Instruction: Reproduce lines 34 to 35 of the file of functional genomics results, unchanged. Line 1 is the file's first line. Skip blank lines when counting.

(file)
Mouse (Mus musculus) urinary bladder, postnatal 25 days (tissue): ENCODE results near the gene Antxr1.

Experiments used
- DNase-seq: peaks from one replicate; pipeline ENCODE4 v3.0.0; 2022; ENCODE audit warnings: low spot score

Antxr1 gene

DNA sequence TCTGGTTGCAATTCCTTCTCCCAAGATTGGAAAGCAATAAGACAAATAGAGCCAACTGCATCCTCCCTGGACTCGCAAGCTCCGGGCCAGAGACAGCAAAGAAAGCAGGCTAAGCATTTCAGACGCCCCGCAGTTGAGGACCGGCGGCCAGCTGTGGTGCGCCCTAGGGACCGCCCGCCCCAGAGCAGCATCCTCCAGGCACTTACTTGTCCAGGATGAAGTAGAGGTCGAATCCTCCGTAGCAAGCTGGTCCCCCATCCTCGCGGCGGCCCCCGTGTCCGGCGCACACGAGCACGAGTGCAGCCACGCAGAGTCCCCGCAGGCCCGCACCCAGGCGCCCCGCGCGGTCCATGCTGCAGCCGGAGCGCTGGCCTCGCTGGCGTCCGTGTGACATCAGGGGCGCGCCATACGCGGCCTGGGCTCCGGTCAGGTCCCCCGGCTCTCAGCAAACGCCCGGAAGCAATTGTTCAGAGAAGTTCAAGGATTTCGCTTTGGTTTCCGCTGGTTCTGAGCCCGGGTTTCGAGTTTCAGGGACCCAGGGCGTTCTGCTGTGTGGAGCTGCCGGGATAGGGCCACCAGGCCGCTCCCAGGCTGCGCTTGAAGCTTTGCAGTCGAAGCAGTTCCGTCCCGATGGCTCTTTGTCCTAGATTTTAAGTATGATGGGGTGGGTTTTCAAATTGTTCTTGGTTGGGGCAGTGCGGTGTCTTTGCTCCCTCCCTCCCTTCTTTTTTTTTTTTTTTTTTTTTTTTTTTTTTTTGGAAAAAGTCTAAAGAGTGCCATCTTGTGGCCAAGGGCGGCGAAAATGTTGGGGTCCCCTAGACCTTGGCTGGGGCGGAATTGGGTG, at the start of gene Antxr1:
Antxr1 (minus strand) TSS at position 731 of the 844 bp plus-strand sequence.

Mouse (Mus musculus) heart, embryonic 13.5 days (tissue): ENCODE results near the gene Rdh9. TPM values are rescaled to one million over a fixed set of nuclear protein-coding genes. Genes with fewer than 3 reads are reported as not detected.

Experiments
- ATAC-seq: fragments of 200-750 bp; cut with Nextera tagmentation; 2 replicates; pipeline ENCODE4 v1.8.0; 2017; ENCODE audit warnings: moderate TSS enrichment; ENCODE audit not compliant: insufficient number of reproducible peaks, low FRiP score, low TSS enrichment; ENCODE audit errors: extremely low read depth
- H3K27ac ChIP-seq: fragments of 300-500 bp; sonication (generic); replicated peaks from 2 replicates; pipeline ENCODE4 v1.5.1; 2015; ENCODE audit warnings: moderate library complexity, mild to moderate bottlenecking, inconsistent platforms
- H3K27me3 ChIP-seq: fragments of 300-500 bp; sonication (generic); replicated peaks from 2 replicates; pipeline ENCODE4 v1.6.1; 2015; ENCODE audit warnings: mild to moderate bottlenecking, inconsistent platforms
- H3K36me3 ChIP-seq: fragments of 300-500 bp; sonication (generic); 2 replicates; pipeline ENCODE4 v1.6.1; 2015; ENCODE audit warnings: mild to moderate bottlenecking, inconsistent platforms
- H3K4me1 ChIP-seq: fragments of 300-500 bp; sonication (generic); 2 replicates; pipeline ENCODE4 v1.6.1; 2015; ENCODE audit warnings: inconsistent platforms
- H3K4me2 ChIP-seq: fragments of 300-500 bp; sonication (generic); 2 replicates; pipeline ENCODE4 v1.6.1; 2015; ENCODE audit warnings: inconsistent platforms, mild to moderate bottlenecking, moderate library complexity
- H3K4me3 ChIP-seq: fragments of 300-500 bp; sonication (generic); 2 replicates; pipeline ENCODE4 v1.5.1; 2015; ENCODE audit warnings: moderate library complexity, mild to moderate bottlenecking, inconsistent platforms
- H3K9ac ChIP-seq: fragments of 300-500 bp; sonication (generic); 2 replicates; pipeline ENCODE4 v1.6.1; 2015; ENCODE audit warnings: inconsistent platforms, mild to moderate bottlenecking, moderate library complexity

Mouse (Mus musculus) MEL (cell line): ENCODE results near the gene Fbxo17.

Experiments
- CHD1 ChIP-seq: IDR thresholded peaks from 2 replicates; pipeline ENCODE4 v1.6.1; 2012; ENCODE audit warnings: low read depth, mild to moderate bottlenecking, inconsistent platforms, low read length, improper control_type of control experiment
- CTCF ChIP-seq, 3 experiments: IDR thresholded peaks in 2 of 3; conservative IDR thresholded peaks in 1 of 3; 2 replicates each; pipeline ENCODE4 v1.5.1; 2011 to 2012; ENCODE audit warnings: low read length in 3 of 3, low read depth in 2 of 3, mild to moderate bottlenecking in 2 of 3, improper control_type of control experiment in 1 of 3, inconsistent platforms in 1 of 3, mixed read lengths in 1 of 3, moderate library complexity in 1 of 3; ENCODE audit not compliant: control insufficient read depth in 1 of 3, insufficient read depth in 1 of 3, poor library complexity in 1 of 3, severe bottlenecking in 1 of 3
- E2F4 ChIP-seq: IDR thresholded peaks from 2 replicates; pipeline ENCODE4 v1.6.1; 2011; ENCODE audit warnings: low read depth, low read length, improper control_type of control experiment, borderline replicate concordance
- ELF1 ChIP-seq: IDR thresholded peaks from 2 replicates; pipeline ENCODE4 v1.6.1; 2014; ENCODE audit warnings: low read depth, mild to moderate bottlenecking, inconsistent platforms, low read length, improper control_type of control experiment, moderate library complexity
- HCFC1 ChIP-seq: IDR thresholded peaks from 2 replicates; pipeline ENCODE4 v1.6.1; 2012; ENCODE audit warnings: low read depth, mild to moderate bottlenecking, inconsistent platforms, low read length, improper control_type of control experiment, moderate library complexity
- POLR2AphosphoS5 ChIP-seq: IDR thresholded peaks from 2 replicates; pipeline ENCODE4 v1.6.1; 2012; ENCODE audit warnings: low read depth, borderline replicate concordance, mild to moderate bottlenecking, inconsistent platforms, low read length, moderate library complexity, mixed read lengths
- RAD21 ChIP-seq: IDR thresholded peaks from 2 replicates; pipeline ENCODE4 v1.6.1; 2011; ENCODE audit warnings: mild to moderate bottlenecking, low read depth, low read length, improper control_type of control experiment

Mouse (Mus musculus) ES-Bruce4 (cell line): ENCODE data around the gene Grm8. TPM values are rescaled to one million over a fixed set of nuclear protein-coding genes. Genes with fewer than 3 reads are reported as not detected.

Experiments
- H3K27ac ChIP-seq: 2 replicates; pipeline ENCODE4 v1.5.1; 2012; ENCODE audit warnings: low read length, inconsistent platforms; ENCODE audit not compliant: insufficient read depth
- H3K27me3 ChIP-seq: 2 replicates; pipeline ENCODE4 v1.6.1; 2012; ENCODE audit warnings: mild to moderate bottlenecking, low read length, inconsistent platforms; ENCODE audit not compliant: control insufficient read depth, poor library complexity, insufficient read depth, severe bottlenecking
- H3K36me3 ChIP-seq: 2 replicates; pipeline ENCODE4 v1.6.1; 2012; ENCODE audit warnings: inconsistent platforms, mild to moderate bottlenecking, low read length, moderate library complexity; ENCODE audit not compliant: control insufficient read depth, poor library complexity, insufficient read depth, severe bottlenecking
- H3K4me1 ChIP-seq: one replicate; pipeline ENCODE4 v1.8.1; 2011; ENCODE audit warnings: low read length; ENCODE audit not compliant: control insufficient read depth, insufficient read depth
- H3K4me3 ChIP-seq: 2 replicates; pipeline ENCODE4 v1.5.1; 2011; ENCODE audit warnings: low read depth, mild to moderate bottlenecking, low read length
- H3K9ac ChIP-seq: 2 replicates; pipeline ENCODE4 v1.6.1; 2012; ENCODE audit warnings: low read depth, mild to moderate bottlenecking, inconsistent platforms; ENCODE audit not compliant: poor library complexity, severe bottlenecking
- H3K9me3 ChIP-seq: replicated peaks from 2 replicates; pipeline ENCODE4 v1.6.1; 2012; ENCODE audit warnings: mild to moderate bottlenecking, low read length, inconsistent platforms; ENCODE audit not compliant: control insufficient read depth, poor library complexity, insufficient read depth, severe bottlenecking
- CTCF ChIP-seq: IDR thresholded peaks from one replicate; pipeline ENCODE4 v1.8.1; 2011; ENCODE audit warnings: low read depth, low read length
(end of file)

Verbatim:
- H3K9me3 ChIP-seq: replicated peaks from 2 replicates; pipeline ENCODE4 v1.6.1; 2012; ENCODE audit warnings: mild to moderate bottlenecking, low read length, inconsistent platforms; ENCODE audit not compliant: control insufficient read depth, poor library complexity, insufficient read depth, severe bottlenecking
- CTCF ChIP-seq: IDR thresholded peaks from one replicate; pipeline ENCODE4 v1.8.1; 2011; ENCODE audit warnings: low read depth, low read length